In just over 200 black and white archival photographs, Turner Publishing Company’s Historic Photos of Jacksonville depicts a vision of the Bold New City of the South that might surprise even native Jacksonvillians. The pictorial narrative begins around the same time as the advent of popular photography, before the Civil War (or, the War of Northern Aggression, as some old-school Jacksonvillian’s might say), and continues into the late 1960s. University of North Florida history professor Carolyn Williams’s captions provide insightful but never obtrusive explanations and commentary for the images, and her short essays before each section help to explicate the historical contexts of each of the particular periods of Jacksonville’s history into which the book. Particularly engaging are the smoke-hazed photos of the Great Fire of 1901, a devastating blaze that reduced much of the city to ashes.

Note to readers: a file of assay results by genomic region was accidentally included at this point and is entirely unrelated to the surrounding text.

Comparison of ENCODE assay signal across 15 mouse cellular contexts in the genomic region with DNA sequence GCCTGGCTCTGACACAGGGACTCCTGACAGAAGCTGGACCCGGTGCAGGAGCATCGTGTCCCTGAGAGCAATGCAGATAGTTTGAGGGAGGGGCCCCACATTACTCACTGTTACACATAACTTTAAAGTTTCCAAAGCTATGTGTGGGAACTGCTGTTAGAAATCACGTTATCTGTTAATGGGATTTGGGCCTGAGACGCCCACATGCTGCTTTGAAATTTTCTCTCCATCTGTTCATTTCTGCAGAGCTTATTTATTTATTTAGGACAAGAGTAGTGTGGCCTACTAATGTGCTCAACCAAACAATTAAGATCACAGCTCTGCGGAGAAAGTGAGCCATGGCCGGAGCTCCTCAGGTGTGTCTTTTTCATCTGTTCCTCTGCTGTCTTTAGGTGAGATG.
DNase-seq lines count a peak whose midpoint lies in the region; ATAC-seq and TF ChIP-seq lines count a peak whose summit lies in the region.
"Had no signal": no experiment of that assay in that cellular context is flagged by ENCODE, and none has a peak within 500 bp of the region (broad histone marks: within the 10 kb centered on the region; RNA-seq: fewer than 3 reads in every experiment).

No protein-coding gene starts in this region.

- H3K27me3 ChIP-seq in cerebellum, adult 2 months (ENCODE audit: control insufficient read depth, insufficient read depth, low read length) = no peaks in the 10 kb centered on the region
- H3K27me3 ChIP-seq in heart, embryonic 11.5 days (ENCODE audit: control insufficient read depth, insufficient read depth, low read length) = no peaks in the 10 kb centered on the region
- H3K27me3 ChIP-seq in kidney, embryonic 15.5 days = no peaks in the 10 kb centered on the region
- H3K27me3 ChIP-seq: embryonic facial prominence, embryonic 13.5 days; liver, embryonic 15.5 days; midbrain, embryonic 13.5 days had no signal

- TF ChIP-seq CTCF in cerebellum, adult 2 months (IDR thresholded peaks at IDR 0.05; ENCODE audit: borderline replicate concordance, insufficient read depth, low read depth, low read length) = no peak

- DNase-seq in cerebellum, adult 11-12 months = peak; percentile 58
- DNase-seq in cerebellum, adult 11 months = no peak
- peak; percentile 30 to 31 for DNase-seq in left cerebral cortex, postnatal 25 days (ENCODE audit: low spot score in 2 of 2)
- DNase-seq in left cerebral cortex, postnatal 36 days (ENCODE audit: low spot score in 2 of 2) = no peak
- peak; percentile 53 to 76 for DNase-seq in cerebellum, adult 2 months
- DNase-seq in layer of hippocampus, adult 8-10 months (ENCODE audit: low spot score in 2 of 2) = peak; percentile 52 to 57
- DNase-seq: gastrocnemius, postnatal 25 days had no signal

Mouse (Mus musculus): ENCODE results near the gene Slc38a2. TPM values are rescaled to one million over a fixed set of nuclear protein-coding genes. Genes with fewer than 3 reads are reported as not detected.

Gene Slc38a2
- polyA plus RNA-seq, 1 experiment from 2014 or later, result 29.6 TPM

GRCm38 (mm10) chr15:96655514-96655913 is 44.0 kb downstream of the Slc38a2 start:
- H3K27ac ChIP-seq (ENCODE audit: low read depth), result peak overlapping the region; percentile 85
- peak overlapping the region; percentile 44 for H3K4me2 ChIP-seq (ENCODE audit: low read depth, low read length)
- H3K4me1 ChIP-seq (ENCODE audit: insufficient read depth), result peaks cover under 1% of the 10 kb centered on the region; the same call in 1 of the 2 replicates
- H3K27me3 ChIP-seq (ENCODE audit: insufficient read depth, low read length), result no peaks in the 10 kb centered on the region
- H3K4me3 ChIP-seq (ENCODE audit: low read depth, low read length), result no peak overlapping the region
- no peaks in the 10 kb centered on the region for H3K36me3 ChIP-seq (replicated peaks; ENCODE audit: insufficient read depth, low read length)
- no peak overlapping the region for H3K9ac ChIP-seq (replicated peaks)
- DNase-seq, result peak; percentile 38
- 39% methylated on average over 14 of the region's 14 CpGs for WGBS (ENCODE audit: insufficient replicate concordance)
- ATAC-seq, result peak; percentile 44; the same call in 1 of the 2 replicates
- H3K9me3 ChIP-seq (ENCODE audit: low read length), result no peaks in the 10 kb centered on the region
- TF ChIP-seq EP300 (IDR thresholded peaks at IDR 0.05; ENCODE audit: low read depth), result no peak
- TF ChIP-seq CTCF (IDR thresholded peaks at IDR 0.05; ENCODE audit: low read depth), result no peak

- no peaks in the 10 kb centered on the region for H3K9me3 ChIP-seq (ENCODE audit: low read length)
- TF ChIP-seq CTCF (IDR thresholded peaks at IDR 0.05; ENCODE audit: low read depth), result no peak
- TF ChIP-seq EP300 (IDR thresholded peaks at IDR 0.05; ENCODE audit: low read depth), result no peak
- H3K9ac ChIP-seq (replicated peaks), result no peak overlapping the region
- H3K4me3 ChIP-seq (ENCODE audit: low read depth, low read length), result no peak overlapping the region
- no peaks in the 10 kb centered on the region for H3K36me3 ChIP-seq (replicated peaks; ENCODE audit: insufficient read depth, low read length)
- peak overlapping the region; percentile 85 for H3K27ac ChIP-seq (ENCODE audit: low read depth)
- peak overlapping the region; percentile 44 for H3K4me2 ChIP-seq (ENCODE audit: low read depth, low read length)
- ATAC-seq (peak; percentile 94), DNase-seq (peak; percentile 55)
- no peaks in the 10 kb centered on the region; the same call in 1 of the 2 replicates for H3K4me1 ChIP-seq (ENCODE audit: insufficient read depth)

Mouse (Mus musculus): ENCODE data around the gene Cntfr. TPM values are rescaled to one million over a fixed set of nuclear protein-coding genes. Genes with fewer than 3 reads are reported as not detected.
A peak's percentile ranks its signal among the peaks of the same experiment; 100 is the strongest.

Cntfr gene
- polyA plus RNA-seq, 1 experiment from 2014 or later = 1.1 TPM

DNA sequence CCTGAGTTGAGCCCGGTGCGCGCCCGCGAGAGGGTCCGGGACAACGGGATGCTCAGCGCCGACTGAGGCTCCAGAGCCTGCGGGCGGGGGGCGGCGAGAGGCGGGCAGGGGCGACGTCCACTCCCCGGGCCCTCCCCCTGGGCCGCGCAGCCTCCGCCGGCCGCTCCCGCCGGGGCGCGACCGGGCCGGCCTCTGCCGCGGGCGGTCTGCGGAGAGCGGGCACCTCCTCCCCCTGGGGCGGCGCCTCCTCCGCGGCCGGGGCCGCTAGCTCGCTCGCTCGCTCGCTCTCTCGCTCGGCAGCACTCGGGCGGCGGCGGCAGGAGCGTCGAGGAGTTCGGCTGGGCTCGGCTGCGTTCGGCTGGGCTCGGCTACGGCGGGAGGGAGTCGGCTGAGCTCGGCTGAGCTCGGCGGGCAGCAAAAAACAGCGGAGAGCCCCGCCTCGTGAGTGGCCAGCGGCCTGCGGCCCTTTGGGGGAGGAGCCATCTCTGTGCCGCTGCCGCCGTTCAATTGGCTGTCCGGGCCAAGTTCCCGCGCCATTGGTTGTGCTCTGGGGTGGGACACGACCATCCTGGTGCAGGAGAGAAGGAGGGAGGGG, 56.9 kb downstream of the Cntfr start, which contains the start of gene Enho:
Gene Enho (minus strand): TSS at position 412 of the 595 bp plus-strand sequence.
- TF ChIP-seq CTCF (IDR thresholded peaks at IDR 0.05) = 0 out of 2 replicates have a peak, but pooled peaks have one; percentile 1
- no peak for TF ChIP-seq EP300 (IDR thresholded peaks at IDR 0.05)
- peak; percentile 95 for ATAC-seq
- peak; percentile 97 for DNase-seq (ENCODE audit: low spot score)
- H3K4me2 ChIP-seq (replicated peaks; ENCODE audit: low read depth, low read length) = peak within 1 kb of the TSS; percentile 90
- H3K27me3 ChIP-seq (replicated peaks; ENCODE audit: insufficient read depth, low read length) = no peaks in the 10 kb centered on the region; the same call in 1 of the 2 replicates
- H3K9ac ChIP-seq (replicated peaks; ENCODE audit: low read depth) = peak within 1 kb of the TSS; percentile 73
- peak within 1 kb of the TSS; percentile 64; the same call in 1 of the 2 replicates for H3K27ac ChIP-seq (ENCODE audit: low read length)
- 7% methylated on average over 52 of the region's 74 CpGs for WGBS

Also fascinating are the post-fire/pre-WWI images of Jacksonville. These detail an overlooked period when the city was a major tourist destination boasting a burgeoning film industry. Northern travelers would flock to luxury resorts like the St. James Hotel, where native Jacksonvillian James Weldon Johnson‘s father worked. When looking at photos of the crowded streets of downtown and the busy industry of the shipyards and train stations, it’s easy to feel a twinge of nostalgia for a time that passed before you ever lived, a time before the strip malls and suburban sprawl, a time before Jacksonville looked more-or-less like Every Other Place in America.